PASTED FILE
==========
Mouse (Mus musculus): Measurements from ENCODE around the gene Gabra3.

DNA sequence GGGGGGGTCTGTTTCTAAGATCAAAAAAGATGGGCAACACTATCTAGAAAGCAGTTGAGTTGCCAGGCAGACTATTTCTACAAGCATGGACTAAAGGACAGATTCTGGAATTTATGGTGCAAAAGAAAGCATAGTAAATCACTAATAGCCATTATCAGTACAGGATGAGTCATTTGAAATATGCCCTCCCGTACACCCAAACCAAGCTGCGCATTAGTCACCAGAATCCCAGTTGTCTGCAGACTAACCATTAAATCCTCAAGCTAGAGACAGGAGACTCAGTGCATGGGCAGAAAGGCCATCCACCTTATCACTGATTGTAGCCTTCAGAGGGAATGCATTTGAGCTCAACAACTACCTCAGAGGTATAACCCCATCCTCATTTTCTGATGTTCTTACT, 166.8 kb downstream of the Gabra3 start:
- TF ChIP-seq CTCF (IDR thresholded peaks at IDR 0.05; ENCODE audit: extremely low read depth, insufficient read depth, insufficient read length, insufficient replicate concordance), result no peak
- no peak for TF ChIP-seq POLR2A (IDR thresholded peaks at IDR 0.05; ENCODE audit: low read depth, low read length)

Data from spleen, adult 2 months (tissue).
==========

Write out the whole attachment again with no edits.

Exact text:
Mouse (Mus musculus): Measurements from ENCODE around the gene Gabra3.

DNA sequence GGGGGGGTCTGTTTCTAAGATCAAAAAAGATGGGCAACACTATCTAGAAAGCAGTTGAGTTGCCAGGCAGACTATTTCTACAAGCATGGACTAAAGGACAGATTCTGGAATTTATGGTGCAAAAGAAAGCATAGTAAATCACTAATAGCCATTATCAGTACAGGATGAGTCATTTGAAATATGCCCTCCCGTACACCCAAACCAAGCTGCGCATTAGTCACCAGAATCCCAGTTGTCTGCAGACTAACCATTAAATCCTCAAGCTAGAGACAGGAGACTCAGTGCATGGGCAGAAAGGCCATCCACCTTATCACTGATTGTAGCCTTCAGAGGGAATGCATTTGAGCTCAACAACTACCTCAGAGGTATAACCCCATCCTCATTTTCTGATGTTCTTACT, 166.8 kb downstream of the Gabra3 start:
- TF ChIP-seq CTCF (IDR thresholded peaks at IDR 0.05; ENCODE audit: extremely low read depth, insufficient read depth, insufficient read length, insufficient replicate concordance), result no peak
- no peak for TF ChIP-seq POLR2A (IDR thresholded peaks at IDR 0.05; ENCODE audit: low read depth, low read length)

Data from spleen, adult 2 months (tissue).